NPF: MAYBE CALL IT A DAY

Ten years ago I attended an NFL training camp on the credentials of a website I used to do some writing for, and it really struck me to see up close and personal the toll that this kind of entertainment has on the athletes' bodies. We've all read the stories and seen the TV segments about concussions, knee injuries, or some retired athlete who is wheelchair bound by arthritis at age 43. We know, but we don't see it very much. It was revealing to see the scars, the constant injections (usually cortisone), the hematomas, the handfuls of painkillers morning and night, the creaky knees, and the "bell ringers" (i.e., concussions, i.e., traumatic brain injury). I've seen 25 year old men who need help getting in and out of a bathtub and yet perform at an elite level during games, thanks in no small part to the miracles of the pharmaceutical industry.

I don't need to re-hash the whole "tough guy" culture of sports here; needless to say these guys are under relentless pressure to play hurt. That said, everyone has a line. There is a point – torn muscles, blown ligaments, severe concussions – where that guy simply isn't going out on the field/pitch/ice again. Even the teams and team doctors have a limit, a point at which their long-term interests dictate that the injured should rest rather than play.

At least I like to think that line exists.

In the recent Stanley Cup Finals – those who follow G&T on Facebook know that my devotion to hockey borders on troubling – here is a brief selection of injuries that did not manage to keep players off the ice:

-Bryan Bickell, CHicago: Grade II knee sprain
-Marian Hossa, Chicago: Crushed vertebra in lower back, total numbness in right leg
-Michal Handzus, Chicago: Broken wrist, torn medial collateral ligament in knee
-Patrice Bergeron, Boston: broken ribs, torn chest cartilage, punctured lung, separated shoulder
-Jonathan Toews, Chicago: Concussion

Look at that list. Most of us could not get out of bed or walk around our kitchen with injuries of that type. Bergeron's injuries look like the aftermath of a typical car accident. In light of his decision to go out on the ice for (what turned out to be) the decisive Game 6, I'm not the only person asking…dude, where's the line? You'd think someone would say, "Gee Patrice, we know you're quite the competitor and all, but…maybe sit this one out. You know, with that hole in your lung."

Instead, all of these guys played injured. Visibly injured, in the cases of Hossa, Bergeron, and Bickell. I attended Game 2 and the entire stadium buzzed about something being obviously wrong with Bickell. Hossa missed one game and then returned to (by his own admission) limp around the ice and accomplish none of his usual feats. And Bergeron…before Game 6 the cameras zoomed in on him during warmups while the commentators spoke admiringly of his toughness. My dad and I, watching at home, immediately commented on how "not right" he looked. He moved around and flipped pucks at the net, but on the closeups I recognized immediately that dull, gauzy look of a man full of as many painkillers as the doctors could give him without rendering him unconscious. And so he zombie-skated through 17 largely ineffective minutes of playing time during the game.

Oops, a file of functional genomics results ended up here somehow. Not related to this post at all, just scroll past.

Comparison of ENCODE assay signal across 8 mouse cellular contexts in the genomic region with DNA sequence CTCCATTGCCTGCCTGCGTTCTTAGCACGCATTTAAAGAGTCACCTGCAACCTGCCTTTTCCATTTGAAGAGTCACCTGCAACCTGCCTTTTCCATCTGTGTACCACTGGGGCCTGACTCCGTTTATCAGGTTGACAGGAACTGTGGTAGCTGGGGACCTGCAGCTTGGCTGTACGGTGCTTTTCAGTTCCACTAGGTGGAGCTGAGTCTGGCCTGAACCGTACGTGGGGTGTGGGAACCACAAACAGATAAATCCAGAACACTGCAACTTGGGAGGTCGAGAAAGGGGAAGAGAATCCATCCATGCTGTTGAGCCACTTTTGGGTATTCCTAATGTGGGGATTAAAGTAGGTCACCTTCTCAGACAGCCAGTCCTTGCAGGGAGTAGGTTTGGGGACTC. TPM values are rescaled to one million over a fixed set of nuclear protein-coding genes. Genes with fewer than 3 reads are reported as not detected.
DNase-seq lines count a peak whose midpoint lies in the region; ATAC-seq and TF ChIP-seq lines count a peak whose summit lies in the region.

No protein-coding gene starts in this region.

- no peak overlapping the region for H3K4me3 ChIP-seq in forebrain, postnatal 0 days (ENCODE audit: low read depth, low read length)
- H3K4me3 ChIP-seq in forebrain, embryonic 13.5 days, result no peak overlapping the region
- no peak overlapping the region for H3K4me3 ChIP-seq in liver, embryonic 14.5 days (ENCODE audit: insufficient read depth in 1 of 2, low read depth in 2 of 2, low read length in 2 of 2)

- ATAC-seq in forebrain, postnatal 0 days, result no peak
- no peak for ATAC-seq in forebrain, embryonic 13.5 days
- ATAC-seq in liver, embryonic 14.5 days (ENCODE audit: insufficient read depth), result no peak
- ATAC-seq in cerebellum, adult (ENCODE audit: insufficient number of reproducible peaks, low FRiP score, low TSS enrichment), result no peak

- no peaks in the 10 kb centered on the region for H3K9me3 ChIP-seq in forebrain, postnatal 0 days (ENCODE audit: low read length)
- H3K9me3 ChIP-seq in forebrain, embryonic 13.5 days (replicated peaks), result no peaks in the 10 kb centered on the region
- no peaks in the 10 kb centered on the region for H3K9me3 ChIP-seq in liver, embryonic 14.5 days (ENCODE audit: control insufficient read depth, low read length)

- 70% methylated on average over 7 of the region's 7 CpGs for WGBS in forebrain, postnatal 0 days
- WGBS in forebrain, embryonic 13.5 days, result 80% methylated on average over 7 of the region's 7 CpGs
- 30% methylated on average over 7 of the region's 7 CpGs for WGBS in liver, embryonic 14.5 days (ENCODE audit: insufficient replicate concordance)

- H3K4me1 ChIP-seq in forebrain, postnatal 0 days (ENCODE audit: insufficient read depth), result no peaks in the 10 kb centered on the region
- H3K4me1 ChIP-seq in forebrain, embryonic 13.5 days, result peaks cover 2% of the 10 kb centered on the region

Why? Why do they do this? Why do we pat them on the back for doing it? There has to be a point at which the players, coaches, doctors, etc. recognize that it's not worth it. Not the Super Bowl, not the Stanley Cup, not the Olympics…nothing. If nothing else, they should be persuaded that seriously injured, highly medicated players tend to accomplish very little in a competitive setting.

My favorite player to talk to at training camp came from a wealthy family, attended only the best schools, and was much more philosophical than the average player. I once asked him if he worried about the toll that football would take on his body. He thought for a minute and then said, "When I entered the league I measured 6'6". In my physical the other day, I was 6'4"." We sat there in silence for about 10 minutes. I couldn't think of a thing to say.

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40 Responses to “NPF: MAYBE CALL IT A DAY”

  1. Mike Says:

    "Why? Why do they do this?"

    You answered your own question:
    "those who follow G&T on Facebook know that my devotion to hockey borders on troubling"

    Money, in particular salaries derived from ad money. The players are subject to the same market trap the rest of us are in. There's only so many spots and no prize for second place. So in this case the purse goes to the person most willing to destroy themselves.

  2. ConcernedCitizen Says:

    Not to "rehash the 'tough guy' culture of sports here," but Michal Handzus' broken wrist didn't seem to deter him from hefting the Stanley Cup and yelling with joy after Game 6. Same goes for his injured teammates. I agree that these sports tend to destroy players' bodies (football more so than hockey over the long run) but, ultimately, it's a form of personal destruction. Their choice.

    By the way, super jealous you got to go to Game 2, even though the Hawks lost that one.

  3. LK Says:

    I'm not so sure this qualifies as NPF…

  4. Xynzee Says:

    I couldn't help but think about what happens to racing dogs at the end of their "careers" after reading this. How much different are they in a philosophical sense? Especially to the owners.

    What Mike said.